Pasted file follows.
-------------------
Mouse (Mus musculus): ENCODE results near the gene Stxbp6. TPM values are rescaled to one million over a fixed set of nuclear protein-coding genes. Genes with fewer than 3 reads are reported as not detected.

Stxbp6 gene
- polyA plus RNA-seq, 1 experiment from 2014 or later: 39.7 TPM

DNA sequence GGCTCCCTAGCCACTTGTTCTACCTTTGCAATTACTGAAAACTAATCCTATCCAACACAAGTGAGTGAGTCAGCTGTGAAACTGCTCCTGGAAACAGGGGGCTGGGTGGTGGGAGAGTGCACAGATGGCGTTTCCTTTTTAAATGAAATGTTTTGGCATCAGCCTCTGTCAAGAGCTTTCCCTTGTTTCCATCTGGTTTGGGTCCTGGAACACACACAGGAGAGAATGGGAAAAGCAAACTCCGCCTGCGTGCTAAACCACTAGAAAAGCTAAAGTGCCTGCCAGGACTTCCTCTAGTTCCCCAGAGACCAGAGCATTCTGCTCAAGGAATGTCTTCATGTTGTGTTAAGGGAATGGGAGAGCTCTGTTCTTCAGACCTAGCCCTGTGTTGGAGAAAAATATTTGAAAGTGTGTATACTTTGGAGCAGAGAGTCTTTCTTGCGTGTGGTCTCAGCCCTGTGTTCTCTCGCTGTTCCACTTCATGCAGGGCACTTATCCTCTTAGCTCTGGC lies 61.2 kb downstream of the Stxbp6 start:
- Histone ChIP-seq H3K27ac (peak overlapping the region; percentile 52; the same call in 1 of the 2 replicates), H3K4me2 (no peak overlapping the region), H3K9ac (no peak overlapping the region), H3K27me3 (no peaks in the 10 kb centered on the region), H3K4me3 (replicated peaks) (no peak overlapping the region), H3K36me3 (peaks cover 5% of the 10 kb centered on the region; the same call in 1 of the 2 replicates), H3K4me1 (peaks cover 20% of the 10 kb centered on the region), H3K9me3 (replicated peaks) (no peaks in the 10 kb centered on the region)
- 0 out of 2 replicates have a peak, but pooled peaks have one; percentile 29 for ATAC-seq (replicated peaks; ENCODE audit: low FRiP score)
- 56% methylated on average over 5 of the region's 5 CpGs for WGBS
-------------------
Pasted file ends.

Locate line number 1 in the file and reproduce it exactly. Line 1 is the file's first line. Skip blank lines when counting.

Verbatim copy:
Mouse (Mus musculus): ENCODE results near the gene Stxbp6. TPM values are rescaled to one million over a fixed set of nuclear protein-coding genes. Genes with fewer than 3 reads are reported as not detected.